She left my house and did everything in her power to try to spin the situation. She told all of our relatives that I had kicked her out of the house for no reason, that I had something psychologically wrong with me, and that my husband and I were neglecting our baby. The lies went on and on.
That’s the thing with my mom: She is never accountable and is always the victim. She has a very clear cycle of abuse. There’s the actual act of abuse, the “attack,” then her lack of accountability where she makes you feel like you are the problem, then the smear campaign where she tells anyone who will listen what a “horrible daughter” I am, then the obsessive attempts to contact me and reconcile (rarely a sinceere apology), then me allowing her back into my life and the cycle starting all over again.
In that specific circumstance, she apologized and told me she acted that way because she was jealous of how much my husband was helping, because no one ever helped her when she was a new mom. How fucked up is that? And sad. Because I’m a very empathetic person, I let her back into my life only to have the cycle repeat itself. Again. And again. And again.
I could go on and on about the things she has done to try to sabotage my children, my marriage, and completely break my spirit, but it just doesn’t matter anymore. It has gone too far, and something has to change.
She has to change.
There is something liberating and therapeutic about finally realizing that you are not the problem and accepting the reality of the relationship that you have with your mother — or the one that you will never have. Just saying out loud, “We will never be close,” and “We will never have the relationship that I had hoped for,” takes an enormous weight off. For a long time, I was enslaved by her harsh criticism and abusive behavior. It’s hard to not internalize some of the things that your own mother is telling you, because she is supposed to be the one person who always tells you the truth. She is supposed to be the person you go to when the rest of the world doesn’t make sense. It’s unfortunate that this isn’t always the case.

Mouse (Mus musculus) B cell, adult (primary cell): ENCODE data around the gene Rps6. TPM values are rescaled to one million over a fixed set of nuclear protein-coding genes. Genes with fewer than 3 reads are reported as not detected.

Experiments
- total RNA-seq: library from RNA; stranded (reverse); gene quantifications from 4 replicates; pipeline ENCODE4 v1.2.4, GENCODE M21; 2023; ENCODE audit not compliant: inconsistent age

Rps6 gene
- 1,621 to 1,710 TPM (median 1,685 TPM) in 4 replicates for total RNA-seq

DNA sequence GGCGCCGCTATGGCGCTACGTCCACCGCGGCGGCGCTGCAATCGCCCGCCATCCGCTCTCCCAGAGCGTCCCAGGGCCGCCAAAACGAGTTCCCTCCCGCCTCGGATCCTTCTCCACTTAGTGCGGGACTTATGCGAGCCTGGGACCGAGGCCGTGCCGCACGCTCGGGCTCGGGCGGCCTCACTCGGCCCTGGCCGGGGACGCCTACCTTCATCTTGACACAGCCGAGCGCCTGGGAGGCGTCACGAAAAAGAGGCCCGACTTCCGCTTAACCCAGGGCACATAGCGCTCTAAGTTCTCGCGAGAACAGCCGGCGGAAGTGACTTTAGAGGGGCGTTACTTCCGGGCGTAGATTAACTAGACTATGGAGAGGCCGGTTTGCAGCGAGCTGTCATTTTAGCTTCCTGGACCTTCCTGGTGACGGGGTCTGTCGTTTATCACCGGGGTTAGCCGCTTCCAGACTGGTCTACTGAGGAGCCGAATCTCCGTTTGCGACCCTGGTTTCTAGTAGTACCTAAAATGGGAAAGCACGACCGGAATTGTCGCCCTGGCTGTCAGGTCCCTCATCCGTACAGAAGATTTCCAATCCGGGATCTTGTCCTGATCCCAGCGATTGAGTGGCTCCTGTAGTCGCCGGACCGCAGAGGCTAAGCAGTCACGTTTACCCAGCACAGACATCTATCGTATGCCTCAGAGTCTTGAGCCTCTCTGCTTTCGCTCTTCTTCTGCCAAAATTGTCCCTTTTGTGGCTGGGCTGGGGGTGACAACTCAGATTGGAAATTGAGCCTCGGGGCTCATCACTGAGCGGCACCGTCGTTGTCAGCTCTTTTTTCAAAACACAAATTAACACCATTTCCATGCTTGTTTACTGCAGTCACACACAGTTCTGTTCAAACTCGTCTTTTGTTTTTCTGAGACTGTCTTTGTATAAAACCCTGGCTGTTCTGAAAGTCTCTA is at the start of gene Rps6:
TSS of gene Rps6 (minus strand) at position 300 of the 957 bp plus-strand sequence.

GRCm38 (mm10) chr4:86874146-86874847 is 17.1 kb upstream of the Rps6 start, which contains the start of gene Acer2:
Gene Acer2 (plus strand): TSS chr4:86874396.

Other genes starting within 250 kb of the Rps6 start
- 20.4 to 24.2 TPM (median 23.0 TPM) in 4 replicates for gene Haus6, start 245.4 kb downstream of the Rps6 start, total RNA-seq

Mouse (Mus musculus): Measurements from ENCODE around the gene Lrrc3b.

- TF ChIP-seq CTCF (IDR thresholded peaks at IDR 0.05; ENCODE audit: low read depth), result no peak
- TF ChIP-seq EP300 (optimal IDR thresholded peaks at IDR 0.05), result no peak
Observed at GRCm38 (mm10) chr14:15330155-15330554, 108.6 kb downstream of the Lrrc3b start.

As hurt as I am by her, I am thankful for the gift she has given me. The gift of realizing the mother I want to be, and the mother I will never be. When I am frustrated and at my wit’s end, I have learned to pause and think about what my words and actions will do to my children. My tumultuous childhood has given me the gift of self-awareness. I cannot change the abuse that I was subjected to growing up, but I will be damned if I expose my children to one iota of what my mother exposed me to. The abuse stops here. Today.
We have a choice: to stay on the hamster wheel or step off and break the cycle. I have chosen the latter. It doesn’t mean that I don’t love my mother, because I do. It doesn’t mean that I am angry with her and will never forgive her, because honestly, I made a choice a long time ago to forgive her. It simply means that she cannot be in my family’s life until she looks deep within herself and makes some critical changes.
I know it can be disheartening, embarrassing even, to admit that you can’t have a relationship with someone who is supposed to be so sacred in your life, but you have to do what is best for you and your family. You are a parent now, and all the other bullshit just doesn’t matter.
When I look at my precious daughter, my heart swells with pride and joy. She is so innocent and perfect, and I am lucky to call myself her momma. I will always put her interests before my own and give her the unconditional love I was starved of as a child. I will be her safe place and the true keeper of her heart. Our children are a gift that we have to protect and shield from danger — that is our job as parents.